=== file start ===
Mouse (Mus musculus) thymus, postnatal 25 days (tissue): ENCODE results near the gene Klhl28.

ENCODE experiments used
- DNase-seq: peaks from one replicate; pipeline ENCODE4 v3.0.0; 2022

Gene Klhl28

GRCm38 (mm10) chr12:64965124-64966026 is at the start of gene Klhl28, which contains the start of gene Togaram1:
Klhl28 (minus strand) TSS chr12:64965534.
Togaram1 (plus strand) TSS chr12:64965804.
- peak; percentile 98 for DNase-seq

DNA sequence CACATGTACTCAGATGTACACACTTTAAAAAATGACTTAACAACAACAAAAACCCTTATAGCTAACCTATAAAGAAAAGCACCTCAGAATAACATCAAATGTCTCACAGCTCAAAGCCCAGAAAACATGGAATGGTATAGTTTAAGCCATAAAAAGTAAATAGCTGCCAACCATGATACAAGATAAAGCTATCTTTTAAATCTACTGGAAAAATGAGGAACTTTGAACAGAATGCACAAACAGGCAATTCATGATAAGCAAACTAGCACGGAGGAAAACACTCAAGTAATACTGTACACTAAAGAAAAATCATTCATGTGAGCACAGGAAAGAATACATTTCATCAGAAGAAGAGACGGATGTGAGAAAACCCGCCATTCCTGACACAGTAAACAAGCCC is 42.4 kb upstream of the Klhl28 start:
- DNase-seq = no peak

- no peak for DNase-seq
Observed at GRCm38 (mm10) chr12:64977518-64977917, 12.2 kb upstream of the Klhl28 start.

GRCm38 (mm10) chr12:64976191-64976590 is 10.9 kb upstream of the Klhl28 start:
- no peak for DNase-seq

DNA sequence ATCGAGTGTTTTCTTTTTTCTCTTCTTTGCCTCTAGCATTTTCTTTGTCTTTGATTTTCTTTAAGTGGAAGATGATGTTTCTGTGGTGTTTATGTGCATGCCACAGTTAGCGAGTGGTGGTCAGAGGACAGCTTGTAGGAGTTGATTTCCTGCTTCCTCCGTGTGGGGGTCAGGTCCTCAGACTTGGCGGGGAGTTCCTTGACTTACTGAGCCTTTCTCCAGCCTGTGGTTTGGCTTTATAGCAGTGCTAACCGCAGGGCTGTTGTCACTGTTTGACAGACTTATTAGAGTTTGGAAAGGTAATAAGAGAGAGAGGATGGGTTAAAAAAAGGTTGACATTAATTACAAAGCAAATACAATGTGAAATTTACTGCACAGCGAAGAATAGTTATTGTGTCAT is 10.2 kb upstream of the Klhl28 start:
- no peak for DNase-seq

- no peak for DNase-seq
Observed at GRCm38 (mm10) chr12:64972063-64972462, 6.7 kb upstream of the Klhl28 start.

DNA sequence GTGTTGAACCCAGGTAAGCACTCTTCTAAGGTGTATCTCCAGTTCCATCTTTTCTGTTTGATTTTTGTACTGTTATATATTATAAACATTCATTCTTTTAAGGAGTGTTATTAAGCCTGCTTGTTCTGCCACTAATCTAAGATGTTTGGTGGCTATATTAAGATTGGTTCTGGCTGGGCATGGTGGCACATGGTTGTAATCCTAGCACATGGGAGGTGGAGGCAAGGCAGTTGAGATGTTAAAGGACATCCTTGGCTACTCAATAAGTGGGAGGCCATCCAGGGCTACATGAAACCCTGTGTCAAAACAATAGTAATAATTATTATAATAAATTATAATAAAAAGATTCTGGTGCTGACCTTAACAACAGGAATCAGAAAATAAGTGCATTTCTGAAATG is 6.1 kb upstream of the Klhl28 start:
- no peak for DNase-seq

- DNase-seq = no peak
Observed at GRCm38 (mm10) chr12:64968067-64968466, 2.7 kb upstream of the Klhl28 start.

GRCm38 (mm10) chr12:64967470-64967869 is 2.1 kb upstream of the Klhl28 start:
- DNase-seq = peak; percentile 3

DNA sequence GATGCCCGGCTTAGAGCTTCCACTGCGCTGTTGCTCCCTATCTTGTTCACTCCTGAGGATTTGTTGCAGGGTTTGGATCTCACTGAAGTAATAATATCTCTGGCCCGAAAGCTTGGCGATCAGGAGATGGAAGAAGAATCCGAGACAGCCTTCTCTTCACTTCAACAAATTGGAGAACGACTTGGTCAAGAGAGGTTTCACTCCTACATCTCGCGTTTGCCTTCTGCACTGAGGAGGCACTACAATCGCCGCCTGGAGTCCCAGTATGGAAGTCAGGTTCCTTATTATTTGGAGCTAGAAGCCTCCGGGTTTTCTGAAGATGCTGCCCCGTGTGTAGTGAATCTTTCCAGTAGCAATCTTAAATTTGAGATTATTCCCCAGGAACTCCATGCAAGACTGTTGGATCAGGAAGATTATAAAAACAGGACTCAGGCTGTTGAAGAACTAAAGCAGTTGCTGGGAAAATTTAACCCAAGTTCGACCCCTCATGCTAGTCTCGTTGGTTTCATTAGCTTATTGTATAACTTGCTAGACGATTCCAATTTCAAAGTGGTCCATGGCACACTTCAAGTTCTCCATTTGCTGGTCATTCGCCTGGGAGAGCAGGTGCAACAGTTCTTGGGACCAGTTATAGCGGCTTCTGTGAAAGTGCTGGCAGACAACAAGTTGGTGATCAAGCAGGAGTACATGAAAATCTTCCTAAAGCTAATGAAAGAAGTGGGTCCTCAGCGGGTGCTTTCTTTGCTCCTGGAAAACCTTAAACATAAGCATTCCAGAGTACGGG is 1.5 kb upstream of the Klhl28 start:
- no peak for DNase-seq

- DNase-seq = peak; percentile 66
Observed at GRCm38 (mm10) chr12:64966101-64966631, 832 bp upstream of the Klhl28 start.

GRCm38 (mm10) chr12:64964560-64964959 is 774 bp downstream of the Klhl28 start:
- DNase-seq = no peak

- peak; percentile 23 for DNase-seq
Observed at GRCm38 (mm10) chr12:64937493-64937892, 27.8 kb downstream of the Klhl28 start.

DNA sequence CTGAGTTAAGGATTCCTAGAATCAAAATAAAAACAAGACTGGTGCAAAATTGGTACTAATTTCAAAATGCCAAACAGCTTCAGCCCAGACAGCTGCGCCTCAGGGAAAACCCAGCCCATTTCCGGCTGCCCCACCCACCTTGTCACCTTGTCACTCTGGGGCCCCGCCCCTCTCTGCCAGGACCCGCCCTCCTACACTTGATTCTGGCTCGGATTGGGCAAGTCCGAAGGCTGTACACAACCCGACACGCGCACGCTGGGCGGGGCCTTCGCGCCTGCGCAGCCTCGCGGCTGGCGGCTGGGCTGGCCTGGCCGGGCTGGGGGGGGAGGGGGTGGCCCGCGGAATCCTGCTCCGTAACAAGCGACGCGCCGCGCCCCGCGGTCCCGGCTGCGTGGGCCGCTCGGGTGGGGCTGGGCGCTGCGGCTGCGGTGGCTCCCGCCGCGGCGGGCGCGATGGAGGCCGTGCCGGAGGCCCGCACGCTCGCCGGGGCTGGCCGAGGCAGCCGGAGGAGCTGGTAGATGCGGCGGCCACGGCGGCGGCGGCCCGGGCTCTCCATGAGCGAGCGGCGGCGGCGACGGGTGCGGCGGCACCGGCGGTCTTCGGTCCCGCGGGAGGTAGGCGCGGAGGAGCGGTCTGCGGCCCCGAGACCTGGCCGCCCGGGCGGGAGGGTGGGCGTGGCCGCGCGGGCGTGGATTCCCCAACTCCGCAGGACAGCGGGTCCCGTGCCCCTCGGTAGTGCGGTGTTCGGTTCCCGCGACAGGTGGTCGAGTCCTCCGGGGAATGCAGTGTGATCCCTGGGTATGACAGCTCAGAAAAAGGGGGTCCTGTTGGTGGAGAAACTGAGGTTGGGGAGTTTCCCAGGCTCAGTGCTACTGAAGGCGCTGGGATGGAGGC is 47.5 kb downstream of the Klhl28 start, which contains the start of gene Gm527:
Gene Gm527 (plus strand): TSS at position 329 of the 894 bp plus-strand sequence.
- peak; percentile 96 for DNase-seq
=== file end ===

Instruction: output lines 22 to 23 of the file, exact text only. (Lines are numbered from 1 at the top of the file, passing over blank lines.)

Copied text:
Observed at GRCm38 (mm10) chr12:64968067-64968466, 2.7 kb upstream of the Klhl28 start.

GRCm38 (mm10) chr12:64967470-64967869 is 2.1 kb upstream of the Klhl28 start: